Four centuries ago in the remote Norwegian Arctic, a region known as the “Gates of Hell” for its harsh climes, dozens of women were prosecuted for witchcraft and killed.
Centuries afterward, a sense of collective guilt lingers, and the women wrongfully convicted of non-existent crimes are remembered at a memorial in the small town of Vardoe, perched on the edge of the Varanger peninsula in Norway’s extreme northeast.
One woman commemorated at the memorial — a 125m long elevated structure built on stilts — was burned at the stake for allegedly having cast a fatal spell on a child and two goats. Another was executed after being accused of triggering a storm that caused 10 vessels to sink and 40 sailors to drown.
Poised gingerly on the edge of the Barents Sea, the monument, inaugurated in 2011, looks like a wooden bridge to nowhere, as if to symbolize the pointlessness of the women’s deaths.
At the site is one of the last works from late Franco-American artist Louise Bourgeois — four eternal flames that blaze in a spartan hall, a fitting piece to mark a tragic period in history.
In the early 17th century, only 3,000 people lived in Finnmark County, the northernmost county of Norway.
From its modest population, 135 people were accused of witchcraft over just a few decades. Ninety-one, the vast majority of them women, were burned to death, if they had not already succumbed to torture.
Even half a dozen girls were prosecuted, but were luckier than most other defendants and all acquitted.
“This heavy toll puts Finnmark top of Europe,” which was at the height of a frenzied witch hunt, said Liv Helene Willumsen, professor of history at the University of Tromsoe, also in northern Norway. “Proportionally it was worse [there] even than in certain parts of Germany or Scotland.”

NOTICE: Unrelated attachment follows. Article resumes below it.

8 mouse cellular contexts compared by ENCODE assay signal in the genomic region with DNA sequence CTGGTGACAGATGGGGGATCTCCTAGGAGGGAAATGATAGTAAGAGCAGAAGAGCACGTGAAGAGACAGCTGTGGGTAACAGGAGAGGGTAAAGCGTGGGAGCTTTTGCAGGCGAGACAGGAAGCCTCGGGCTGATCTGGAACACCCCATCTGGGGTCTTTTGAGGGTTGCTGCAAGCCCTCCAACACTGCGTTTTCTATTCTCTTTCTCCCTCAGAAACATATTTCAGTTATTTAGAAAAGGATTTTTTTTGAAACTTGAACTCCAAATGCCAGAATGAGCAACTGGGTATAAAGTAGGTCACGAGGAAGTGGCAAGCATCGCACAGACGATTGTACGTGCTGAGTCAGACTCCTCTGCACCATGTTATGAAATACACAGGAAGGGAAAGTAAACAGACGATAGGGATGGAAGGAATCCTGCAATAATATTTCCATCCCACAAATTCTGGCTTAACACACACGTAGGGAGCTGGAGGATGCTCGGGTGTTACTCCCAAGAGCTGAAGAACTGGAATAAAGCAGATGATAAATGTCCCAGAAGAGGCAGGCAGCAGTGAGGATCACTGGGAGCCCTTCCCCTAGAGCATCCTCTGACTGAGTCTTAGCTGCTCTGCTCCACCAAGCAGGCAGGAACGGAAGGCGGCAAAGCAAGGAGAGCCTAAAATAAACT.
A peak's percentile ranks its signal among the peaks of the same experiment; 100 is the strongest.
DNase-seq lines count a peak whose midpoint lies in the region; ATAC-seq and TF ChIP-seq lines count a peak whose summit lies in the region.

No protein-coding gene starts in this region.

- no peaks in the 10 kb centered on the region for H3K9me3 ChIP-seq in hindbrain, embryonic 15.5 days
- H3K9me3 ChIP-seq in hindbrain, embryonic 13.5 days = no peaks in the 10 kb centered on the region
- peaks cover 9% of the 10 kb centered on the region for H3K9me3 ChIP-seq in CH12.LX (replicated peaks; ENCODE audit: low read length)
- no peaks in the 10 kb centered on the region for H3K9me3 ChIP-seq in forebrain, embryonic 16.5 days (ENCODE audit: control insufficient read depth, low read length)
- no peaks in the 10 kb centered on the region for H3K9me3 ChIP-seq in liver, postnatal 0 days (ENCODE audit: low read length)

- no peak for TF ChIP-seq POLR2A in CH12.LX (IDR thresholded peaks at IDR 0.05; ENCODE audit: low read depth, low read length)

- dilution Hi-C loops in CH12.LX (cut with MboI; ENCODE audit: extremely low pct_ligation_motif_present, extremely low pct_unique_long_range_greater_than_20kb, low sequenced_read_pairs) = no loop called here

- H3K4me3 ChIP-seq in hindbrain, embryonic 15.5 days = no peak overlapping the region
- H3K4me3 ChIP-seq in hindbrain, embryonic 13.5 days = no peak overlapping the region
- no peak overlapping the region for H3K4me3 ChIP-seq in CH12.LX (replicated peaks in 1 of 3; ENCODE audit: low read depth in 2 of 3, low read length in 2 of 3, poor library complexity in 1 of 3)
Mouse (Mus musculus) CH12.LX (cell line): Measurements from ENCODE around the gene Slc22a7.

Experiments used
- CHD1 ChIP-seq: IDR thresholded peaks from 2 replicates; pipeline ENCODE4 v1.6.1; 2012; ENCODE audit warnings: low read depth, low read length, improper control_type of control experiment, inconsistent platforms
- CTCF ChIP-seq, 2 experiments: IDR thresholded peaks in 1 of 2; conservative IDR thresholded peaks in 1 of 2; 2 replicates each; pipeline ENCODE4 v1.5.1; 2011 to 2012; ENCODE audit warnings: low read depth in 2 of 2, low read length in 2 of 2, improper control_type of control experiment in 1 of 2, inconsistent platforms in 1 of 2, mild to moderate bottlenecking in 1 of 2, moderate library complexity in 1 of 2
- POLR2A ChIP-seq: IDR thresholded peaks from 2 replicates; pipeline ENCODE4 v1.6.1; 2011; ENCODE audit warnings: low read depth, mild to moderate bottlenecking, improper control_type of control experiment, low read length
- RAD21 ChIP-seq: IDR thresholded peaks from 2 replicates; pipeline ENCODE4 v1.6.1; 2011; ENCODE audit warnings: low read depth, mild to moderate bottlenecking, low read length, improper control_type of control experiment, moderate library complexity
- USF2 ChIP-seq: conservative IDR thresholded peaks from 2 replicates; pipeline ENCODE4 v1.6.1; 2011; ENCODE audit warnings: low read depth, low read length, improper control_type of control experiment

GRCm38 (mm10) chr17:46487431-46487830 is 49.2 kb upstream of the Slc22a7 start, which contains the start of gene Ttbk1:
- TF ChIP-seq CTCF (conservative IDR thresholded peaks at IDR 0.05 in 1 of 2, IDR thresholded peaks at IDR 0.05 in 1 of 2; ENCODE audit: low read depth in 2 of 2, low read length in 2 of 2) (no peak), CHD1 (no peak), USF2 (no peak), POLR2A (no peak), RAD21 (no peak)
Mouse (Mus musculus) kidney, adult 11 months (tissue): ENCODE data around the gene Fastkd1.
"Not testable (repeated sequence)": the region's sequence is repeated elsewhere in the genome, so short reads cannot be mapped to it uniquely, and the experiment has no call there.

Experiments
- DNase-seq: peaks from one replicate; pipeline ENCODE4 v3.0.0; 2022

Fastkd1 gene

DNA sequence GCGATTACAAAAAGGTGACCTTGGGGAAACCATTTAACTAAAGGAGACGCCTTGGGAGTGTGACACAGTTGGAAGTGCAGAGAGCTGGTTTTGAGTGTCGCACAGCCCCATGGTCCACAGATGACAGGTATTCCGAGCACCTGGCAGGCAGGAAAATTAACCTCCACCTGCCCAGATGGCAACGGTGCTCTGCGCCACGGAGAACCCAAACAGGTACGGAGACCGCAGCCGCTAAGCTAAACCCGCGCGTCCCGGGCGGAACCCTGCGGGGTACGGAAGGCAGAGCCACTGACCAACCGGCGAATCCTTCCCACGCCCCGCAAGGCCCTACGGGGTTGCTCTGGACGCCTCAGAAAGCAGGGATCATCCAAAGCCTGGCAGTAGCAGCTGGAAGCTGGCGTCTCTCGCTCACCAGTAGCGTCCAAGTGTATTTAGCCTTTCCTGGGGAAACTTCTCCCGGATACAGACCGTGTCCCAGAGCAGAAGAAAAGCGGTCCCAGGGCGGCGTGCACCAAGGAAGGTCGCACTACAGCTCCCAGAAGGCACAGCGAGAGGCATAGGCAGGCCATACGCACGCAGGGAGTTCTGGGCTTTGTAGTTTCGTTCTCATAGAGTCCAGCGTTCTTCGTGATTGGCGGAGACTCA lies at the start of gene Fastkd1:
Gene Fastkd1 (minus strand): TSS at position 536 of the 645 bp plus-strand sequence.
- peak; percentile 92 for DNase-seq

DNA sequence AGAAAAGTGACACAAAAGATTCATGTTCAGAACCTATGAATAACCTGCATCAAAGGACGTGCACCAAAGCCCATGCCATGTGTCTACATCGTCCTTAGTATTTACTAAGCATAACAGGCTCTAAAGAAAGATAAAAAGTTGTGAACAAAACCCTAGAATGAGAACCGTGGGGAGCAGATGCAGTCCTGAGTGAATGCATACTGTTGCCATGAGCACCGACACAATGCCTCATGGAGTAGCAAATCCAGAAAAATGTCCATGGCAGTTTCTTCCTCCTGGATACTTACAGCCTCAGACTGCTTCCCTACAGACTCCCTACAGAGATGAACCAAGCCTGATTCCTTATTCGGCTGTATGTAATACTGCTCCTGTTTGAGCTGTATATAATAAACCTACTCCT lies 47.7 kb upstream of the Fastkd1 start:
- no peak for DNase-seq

Why this persecutory zeal in a region so remote? It is perhaps precisely the region’s geographical isolation that enabled the population, weeks of travel from the seat of power — which was in Copenhagen, as Norway and Denmark formed a union at the time — to fall prey to superstitious ideas.
Egged on by a clerical and administrative elite steeped in the dogmas of demonology, the idea that women could make pacts with the Devil caught on, reinforced by the belief that the Arctic was a sort of antechamber of hell.
“People truly thought that there was a secret army around them, which was allied to the Devil,” Willumsen said. “Local courts were not controlled. You could be brought to court, made to confess and sentenced the same day.”
If torture was not successful in extracting the necessary confession, the court could order the “water ordeal” for a woman accused of witchcraft.
This meant she was thrown into the sea, hands and feet tied. If she sank, she was innocent. If she floated, it was considered proof that she was indeed a witch.
“Water was considered a pure element, which could repel the impure,” Willumsen said.
In Finnmark, all suspects floated. One woman, Ingeborg Krog, took the test in 1663 after asking to be subjected to the water ordeal, apparently convinced that it would clear her of the charges.
She floated “like a cork,” a plaque dedicated to her says.
Despite the agonizing torture that then followed, the only confession her tormentors were able to extract was that she had fallen ill after eating a fish given to her by a relative of one of her accusers. Ingeborg eventually died under torture.